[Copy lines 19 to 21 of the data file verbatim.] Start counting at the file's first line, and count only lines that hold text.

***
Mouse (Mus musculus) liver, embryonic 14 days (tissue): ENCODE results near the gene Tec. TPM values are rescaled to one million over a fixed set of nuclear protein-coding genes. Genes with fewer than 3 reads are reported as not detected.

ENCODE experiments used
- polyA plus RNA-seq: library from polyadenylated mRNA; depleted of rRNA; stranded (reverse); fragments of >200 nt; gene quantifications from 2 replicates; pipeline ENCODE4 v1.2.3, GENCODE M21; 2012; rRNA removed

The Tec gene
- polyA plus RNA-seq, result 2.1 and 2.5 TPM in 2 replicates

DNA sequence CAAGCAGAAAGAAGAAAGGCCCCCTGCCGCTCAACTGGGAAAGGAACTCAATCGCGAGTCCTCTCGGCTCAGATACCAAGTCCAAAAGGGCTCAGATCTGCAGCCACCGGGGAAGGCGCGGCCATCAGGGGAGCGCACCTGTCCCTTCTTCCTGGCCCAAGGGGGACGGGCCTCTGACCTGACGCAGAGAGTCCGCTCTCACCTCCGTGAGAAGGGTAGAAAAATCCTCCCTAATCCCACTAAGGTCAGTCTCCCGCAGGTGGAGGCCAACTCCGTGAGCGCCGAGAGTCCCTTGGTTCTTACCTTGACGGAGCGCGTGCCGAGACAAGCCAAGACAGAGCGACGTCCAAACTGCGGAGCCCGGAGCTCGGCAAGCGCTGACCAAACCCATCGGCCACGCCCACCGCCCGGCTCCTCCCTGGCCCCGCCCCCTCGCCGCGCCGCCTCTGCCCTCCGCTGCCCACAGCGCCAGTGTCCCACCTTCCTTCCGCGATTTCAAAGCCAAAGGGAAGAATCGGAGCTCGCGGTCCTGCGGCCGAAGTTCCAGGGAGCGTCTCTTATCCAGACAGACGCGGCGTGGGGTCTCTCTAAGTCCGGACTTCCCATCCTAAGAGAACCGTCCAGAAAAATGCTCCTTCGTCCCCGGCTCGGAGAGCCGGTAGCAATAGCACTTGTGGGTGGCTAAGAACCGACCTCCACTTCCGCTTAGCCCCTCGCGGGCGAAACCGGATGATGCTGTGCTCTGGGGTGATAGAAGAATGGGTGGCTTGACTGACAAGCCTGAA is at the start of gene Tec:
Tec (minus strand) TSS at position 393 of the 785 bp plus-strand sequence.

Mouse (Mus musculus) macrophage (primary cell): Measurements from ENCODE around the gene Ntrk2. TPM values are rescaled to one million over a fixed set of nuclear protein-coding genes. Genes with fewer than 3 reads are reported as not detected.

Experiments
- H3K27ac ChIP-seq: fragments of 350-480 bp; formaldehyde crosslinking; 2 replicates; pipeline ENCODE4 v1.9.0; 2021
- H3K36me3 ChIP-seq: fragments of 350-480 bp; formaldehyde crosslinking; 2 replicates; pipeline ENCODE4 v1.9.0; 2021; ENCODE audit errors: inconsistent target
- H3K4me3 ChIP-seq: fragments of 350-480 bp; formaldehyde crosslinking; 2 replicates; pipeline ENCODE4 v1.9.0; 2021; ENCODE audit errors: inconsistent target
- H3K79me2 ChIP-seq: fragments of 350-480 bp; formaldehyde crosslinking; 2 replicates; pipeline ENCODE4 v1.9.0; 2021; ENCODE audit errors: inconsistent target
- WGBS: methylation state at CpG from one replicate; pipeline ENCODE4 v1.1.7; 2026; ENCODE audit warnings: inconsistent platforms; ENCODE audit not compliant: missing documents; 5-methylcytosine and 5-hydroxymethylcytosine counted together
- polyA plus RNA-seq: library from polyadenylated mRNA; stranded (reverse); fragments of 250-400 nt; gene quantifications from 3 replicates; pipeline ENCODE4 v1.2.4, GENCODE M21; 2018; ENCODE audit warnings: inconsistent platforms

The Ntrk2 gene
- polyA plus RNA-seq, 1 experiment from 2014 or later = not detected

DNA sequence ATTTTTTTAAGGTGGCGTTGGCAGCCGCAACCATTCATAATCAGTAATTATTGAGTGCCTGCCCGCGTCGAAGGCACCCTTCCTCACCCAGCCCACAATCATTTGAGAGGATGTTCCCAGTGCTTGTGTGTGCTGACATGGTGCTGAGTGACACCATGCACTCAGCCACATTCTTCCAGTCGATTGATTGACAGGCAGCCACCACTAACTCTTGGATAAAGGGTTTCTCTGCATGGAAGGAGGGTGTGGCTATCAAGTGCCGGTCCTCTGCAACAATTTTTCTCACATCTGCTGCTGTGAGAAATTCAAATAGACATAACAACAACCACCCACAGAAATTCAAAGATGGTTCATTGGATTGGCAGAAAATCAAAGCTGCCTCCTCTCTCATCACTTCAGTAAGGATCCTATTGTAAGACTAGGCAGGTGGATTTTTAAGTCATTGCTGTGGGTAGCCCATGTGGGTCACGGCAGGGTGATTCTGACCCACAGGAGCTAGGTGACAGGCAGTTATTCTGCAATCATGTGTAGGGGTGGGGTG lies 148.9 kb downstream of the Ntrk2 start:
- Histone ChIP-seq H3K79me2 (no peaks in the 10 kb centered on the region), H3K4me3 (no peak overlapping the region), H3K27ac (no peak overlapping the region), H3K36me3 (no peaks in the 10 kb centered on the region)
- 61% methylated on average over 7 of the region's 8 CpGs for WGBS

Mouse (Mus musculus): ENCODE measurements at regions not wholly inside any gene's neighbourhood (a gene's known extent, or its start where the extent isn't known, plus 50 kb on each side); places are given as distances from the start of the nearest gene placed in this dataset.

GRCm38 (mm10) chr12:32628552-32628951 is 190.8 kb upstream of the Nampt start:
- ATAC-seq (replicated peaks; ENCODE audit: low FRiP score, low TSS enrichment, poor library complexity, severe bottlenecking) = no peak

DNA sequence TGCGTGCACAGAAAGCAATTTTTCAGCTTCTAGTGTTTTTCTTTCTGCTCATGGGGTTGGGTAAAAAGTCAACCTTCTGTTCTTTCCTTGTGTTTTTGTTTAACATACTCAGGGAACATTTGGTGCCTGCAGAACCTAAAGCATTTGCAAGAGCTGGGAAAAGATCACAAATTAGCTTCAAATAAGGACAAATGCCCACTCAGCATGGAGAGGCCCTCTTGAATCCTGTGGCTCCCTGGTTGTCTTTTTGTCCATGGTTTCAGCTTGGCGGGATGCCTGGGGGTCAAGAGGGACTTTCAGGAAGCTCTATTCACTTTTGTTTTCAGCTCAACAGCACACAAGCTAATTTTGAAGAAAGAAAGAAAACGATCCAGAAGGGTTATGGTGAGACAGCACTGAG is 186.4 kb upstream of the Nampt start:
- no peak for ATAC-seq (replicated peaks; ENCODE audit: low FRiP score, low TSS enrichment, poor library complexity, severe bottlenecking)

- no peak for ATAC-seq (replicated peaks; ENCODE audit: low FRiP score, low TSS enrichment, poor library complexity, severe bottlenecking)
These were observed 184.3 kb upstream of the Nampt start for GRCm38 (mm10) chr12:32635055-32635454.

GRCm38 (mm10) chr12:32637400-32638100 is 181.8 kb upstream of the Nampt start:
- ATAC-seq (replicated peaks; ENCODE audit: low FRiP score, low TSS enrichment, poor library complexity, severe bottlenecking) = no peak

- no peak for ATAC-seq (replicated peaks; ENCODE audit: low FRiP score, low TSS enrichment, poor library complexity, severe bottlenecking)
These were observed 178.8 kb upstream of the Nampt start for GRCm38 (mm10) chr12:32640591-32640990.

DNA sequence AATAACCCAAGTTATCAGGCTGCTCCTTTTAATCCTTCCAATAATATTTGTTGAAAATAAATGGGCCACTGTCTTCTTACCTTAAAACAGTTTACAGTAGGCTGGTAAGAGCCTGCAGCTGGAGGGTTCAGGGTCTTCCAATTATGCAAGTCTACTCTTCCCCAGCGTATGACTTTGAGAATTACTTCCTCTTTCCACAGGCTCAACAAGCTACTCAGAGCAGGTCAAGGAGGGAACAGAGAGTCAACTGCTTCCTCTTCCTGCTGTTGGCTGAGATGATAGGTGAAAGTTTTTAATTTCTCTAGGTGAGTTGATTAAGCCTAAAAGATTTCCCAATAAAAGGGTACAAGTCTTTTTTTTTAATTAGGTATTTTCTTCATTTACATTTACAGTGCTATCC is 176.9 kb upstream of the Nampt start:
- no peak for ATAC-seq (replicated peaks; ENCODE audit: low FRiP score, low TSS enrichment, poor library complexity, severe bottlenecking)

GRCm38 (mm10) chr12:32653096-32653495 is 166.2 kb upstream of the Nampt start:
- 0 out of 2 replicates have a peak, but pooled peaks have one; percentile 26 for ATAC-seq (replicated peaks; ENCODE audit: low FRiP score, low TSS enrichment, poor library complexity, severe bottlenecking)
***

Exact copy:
- Histone ChIP-seq H3K79me2 (no peaks in the 10 kb centered on the region), H3K4me3 (no peak overlapping the region), H3K27ac (no peak overlapping the region), H3K36me3 (no peaks in the 10 kb centered on the region)
- 61% methylated on average over 7 of the region's 8 CpGs for WGBS

Mouse (Mus musculus): ENCODE measurements at regions not wholly inside any gene's neighbourhood (a gene's known extent, or its start where the extent isn't known, plus 50 kb on each side); places are given as distances from the start of the nearest gene placed in this dataset.